2. Emirates Lounge at SFO
3. Emirates First Class San Francisco to Dubai
4. Conrad Dubai
5. Old Dubai, Ski Dubai, and At the Top
6. Emirates Terminal B First Class Lounge at DXB
7. Emirates First Class Dubai to Mahe, Seychelles
8. Four Seasons Seychelles
9. Air Seychelles Economy Class Mahe to Praslin
10. Raffles Praslin Seychelles
11. Island Hopping – La Digue
12. Island Hopping – Praslin, Cousine, Curieuse, St. Pierre
13. Hilton Seychelles Northolme Resort and Spa
14. Emirates Business Class Mahe, Seychelles to Dubai
15. 7-Star Luxury at the Burj Al Arab
16. British Airways Lounge at DXB
17. Cathay Pacific Business Class Dubai to Los Angeles via Hong Kong
18. 2014 BAcon Conference in Las Vegas + Mandalay Bay Hotel
19. American Express Centurion Lounge at LAS
After nearly 24 hours of flying which took us halfway across the world, who would have guessed that the final hour would be the most eventful. Transportation in the Seychelles is ridiculously expensive and relatively complicated, enough that it warrants its own how-to guide which I plan to write shortly after this trip report.
The roads in the Seychelles were actually in better shape than I was expecting, and driving on the “wrong” side of the road wasn’t that difficult. I already had my first taste of left-side driving in Australia last year, and told my wife to shout out “stay on the left” every 15 seconds until I got the hang of things again.
But there were two other things that combined to provide some serious near-death terror.
First, while all of the main roads are paved, they only have one lane in each direction and each one is roughly 25% narrower than a typical lane in the US. On top of that, there are some really narrow stretches with all of the twists, turns, and blind corners that you can handle. A lot of these sections are along the coast where there are absolutely no guard rails. So while you have perfect, unobstructed views of the beautiful turquoise waters, you’re literally inches from taking your car for a swim.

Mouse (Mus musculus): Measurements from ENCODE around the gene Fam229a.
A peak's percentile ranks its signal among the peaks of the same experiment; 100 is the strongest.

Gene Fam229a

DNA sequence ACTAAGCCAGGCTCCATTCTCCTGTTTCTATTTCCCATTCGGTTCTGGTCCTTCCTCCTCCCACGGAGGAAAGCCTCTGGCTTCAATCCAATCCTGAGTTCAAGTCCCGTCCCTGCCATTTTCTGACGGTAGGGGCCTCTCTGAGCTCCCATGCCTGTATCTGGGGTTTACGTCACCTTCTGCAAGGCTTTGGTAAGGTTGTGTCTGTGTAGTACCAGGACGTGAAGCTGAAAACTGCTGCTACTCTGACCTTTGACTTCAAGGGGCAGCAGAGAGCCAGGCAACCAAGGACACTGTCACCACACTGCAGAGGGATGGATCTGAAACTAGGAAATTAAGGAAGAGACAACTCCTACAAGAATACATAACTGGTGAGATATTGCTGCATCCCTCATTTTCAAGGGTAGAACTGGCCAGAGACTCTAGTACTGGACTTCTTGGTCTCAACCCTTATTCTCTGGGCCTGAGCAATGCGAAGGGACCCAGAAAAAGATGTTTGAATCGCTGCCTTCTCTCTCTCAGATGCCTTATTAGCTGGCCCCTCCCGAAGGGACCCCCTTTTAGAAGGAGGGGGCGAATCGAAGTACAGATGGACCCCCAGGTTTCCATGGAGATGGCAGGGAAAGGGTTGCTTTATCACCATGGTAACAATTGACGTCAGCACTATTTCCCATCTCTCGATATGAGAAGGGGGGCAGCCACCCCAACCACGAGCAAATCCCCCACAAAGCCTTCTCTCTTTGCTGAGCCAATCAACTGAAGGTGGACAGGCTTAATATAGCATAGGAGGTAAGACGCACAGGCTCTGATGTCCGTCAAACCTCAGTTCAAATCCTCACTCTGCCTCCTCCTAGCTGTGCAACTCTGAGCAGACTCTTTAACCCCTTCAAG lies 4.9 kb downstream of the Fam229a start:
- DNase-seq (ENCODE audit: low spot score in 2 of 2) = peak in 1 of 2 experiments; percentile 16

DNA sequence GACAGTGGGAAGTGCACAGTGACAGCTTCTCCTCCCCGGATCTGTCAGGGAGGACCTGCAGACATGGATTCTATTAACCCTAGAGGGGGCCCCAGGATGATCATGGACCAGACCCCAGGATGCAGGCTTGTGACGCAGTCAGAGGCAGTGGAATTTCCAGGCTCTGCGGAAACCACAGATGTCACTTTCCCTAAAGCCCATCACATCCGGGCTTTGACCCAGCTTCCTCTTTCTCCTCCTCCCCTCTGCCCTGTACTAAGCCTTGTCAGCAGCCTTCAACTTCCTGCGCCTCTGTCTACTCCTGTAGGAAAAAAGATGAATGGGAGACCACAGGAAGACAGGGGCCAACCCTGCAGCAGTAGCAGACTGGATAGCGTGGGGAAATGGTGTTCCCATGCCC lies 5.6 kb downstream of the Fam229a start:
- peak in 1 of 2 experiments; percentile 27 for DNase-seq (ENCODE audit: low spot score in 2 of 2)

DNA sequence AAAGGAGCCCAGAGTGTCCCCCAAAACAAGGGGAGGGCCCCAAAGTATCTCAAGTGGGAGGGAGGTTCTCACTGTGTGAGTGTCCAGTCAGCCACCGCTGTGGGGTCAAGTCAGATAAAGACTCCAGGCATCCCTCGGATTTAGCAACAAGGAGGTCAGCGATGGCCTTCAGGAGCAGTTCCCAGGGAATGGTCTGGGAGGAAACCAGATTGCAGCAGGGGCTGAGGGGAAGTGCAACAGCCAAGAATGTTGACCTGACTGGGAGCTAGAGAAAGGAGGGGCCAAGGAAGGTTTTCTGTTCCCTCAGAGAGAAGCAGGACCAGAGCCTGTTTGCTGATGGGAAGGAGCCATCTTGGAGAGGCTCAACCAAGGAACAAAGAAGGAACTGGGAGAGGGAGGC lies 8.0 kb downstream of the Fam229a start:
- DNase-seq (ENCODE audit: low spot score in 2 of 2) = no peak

Combine that with the second piece, which I’ll describe with just one word: TATA. That’s the sign on the front of the huge blue Tata Motors-branded buses that will be forever tattooed in my mind after watching several of those buses come flying toward us. In fact, I’m convinced that these buses do not have brakes, since I only saw them go at two speeds: really fast and super fast. They do not stop, they do not budge, and they will drive in the middle of the road with the expectation that you will swerve out of the way.
There were a few instances where they came around on blind corners like NASCAR drivers on those narrow coastal roads, and honestly scared the living daylight out of us. In total, we probably had 4-5 close calls throughout our three days of driving, with each one leaving us completely terrified.
Perhaps that’s why most of the other guests of the Four Seasons had opted for the hotel car service or taxi. We breathed a huge sigh of relief upon seeing the Four Seasons sign, drove past the security gate and into the parking lot. A buggy came by shortly to swoop us up and take us to the lobby for check-in.
First impressions? The hotel is absolutely gorgeous and oozes luxury, but in a subtle way, or basically the opposite of the Emirates ‘bling and gold” style.
The resort was literally carved out of the side of a granite mountain in a process that took over 5 years and is on the smaller side with just a total of just 67 villas. Other than the residences, all of the guest villas are all identical, with room categories differentiated solely based on the location and view.
We jumped out of the buggy and walked into the lobby where we got our first taste of the stunning views of Petite Anse down below. This is essentially a private beach for Four Seasons guests, as non-guests would need to access the beach via boat. I really enjoyed the lobby decor which was colorfully and elegantly decorated.